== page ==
23 November 2006
Shweshwe – the ethnic-print “indigo cloth” synonymous with traditional black South African dress – has slaves, German settlers, Basotho King Moshoeshoe and the catwalks of New York woven into its story.
Now, emerging Eastern Cape farmers and a cotton initiative have moved this “national heritage item” into the development arena.
With its intricate indigo, white, chocolate or red African prints, it peaked as a fashion fabric in 2003, but has remained in steady demand for traditional clothing, tourism products and, surprisingly, American quilting, says marketer Helen Bester.
Now it is the use of the Eastern Cape’s first commercially grown cotton in about 50 years in the production of shweshwe that is stirring excitement.
Some 1 000 hectares of cotton on farms in Addo, Keiskammahoek, Tyefu, Middledrift, Kat River, Qamata and the Karoo were harvested this year, largely escaping the August floods, says cotton gin director Adam Van der Westhuizen.
It was grown by 340 farmers (of which 320 are emerging farmers) as part of a cotton growing project initiated by the Eastern Cape Development Corporation in conjunction with Da Gama Textiles.
It is an ambitious expansion project that could see the province become a leading cotton producer in the country and up to 6 000 jobs created.
“The tourism industry has embraced shweshwe, using it for items like cushions, book covers, lampshades, placemats and even dog blankets,” says Bester. “In the fashion world it has been elevated by South African designers like Amanda Laird Cherry, Bongiwe Walaza and Marion Fassler.”
Walaza has shown shweshwe in Paris and in her Spring 2001 New York fashion collection. “All my work is rooted in the Transkei,” says Walaza. “It’s one of the reasons why I work so effectively with shweshwe.”
History of shweshwe
It is the history of shweshwe that stamps it on South African hearts.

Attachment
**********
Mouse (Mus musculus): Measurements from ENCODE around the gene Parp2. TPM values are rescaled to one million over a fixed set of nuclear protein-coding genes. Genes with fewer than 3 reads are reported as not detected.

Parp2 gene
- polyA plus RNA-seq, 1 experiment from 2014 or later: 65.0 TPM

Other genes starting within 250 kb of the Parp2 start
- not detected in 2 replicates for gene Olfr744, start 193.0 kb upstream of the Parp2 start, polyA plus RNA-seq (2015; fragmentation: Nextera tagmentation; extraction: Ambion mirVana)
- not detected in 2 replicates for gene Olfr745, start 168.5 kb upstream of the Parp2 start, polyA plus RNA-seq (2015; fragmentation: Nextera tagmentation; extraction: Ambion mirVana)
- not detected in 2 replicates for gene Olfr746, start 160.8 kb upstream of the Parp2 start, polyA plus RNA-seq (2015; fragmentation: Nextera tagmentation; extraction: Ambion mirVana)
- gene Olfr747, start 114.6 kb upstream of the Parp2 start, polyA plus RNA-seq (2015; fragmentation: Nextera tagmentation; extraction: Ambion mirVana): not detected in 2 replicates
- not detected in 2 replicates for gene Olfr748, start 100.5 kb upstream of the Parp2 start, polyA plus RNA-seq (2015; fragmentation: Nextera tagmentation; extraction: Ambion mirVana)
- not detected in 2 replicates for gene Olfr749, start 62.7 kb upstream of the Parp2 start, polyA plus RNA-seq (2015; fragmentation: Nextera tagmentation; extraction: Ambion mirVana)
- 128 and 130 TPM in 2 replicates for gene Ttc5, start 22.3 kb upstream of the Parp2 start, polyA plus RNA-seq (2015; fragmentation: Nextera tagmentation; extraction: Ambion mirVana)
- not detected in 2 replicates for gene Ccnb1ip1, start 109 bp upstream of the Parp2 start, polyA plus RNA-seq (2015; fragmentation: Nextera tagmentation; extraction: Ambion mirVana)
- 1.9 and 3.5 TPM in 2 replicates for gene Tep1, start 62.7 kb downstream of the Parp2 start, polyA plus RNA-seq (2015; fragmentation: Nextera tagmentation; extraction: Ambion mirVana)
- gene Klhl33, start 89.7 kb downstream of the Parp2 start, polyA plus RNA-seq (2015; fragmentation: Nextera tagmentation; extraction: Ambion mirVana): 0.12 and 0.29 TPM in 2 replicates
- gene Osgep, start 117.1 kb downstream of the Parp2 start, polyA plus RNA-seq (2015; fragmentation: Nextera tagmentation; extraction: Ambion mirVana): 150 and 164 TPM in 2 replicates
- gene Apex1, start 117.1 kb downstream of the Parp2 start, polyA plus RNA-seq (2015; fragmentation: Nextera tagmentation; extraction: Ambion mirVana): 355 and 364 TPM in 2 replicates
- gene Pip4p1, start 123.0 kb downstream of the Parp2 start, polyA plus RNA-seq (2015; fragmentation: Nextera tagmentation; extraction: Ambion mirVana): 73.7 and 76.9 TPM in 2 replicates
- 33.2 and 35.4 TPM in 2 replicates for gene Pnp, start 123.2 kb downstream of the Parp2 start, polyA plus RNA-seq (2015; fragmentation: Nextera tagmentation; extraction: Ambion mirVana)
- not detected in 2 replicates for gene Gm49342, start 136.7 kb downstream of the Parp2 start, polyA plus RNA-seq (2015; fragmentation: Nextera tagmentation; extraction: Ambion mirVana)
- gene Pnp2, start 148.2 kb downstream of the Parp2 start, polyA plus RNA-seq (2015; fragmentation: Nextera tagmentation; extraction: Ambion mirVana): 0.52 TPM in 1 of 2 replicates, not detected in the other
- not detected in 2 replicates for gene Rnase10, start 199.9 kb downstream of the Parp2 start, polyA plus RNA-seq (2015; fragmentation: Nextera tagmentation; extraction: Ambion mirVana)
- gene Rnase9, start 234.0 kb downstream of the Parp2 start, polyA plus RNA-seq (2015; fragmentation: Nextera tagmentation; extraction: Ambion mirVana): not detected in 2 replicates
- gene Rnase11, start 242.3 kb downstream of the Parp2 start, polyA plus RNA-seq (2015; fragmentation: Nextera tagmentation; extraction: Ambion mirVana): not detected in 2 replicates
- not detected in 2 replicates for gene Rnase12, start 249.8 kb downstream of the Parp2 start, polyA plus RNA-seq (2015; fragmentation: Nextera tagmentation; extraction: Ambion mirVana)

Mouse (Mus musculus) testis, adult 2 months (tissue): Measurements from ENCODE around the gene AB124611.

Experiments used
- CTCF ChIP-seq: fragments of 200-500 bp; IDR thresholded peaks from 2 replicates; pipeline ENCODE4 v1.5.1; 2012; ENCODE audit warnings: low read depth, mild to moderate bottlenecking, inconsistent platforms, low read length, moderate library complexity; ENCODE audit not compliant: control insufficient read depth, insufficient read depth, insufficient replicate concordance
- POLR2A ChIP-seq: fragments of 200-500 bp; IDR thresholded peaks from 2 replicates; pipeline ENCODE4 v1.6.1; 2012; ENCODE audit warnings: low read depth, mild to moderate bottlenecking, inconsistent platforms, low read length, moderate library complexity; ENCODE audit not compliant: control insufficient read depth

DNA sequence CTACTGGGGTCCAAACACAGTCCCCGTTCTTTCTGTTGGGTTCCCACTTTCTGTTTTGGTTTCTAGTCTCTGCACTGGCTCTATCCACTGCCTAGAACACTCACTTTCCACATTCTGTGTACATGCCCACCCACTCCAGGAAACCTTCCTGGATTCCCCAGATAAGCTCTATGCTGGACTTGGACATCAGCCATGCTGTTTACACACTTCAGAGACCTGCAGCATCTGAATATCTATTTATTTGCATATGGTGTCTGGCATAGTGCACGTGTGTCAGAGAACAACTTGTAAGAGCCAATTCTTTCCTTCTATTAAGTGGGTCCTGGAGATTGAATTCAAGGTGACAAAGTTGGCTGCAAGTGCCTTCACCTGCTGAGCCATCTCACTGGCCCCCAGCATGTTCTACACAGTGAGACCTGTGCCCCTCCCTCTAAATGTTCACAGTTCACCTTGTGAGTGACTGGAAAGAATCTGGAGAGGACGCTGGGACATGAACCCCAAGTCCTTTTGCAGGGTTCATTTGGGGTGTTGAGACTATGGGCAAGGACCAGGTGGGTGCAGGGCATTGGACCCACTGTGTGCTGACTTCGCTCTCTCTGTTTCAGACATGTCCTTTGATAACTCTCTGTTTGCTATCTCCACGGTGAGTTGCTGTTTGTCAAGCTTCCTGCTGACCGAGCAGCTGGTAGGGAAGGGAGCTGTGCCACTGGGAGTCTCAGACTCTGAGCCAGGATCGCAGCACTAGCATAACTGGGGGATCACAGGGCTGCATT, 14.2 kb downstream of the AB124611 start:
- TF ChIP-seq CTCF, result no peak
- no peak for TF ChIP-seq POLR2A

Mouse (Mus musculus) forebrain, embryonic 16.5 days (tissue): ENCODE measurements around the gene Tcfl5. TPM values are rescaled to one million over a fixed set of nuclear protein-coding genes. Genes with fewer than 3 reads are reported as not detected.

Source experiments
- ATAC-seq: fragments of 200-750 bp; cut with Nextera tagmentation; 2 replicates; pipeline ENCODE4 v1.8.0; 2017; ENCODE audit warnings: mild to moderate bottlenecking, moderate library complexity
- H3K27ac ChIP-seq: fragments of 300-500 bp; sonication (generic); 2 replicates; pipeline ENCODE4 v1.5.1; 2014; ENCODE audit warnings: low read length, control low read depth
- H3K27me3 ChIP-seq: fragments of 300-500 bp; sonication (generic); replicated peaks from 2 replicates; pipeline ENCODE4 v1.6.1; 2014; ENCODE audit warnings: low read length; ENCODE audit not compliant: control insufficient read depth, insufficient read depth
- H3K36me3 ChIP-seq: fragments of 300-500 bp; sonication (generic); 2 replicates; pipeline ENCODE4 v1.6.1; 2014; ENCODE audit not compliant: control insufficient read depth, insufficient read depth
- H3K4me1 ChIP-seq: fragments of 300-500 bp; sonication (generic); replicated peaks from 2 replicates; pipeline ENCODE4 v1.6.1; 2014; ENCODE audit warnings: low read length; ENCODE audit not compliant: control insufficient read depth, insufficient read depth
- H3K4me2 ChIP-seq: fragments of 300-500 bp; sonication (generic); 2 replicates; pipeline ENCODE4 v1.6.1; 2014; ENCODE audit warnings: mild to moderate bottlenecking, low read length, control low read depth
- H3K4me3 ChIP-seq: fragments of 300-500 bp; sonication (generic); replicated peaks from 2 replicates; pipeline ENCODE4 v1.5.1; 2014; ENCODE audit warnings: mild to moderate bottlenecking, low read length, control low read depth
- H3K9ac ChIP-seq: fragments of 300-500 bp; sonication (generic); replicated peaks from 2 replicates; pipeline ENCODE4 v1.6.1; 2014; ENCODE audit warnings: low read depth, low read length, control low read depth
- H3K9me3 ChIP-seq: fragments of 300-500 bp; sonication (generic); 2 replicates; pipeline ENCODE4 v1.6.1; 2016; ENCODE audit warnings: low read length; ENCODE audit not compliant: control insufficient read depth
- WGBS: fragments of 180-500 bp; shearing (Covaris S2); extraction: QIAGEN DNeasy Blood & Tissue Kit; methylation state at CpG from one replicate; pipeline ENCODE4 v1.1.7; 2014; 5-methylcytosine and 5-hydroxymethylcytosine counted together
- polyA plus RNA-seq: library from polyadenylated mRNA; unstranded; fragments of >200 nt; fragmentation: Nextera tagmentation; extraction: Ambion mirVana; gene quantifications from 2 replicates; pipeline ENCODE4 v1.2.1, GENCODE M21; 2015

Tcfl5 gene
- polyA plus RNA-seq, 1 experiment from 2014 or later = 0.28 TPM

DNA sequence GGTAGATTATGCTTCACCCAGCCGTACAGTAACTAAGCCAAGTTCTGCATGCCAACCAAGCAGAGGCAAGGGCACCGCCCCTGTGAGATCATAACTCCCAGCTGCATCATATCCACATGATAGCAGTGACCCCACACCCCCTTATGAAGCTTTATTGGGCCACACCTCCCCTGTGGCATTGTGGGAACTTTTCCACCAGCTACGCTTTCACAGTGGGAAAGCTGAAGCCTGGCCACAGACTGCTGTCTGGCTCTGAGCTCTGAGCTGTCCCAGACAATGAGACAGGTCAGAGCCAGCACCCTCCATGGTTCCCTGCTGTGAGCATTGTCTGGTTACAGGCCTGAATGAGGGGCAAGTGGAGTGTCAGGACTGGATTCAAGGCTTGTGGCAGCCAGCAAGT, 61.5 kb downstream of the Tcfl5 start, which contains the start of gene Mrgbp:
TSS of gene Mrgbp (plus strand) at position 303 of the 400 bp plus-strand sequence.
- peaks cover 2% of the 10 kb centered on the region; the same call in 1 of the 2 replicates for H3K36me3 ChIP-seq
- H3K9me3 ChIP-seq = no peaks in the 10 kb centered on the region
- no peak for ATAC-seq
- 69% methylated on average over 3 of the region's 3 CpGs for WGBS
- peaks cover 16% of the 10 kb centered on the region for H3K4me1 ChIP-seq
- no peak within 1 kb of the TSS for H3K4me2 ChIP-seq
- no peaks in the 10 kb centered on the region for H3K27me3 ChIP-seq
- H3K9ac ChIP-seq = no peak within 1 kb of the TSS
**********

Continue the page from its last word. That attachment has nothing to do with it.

It has been said that shweshwe derived its isiXhosa name from the swishing sound it makes when the wearer walks.
But Da Gama Textiles’ history attributes the name to the fact that French missionaries presented King Moshoeshoe I with a gift of indigo printed cloth in the 1940s. By association with the king, the cloth was called shoeshoe – and ultimately ishweshwe.
According to Da Gama Textiles’ records, indigo cloth arrived in 1652 with the establishment of a sea port at the Cape. Slaves, Khoisan and Voortrekker women wore indigo cloth from India and Holland and later from Lancashire in the 1930s.
The King Moshoeshoe I connection and the German settlers’ preference for the cloth – similar to their Blaudruk – further entrenched the fabric, and Xhosa women added what they called ujamani to their red blanket clothing.
Production of shweshwe in South Africa began in 1982 when UK company Tootal invested in Da Gama Textiles.
The Blue Print was trademarked Three Leopards (the South African version of Three Cats) and a range called Toto introduced.
In 1992, Da Gama purchased the sole rights to own and print the Three Cats ranges, and the copper rollers were shipped out to South Africa.
Today the printing process is still done by feeding fabric through these copper rollers, etched with intricate patterns.
Shweshwe is typically stiff when new. This is because starch was historically used to preserve the fabric on long sea voyages from the UK to South Africa. After washing, the stiffness disappears, leaving a soft cotton feel.
This article was first published in Eastern Cape Madiba Action, summer 2006/07 edition. Republished here with kind permission of the author.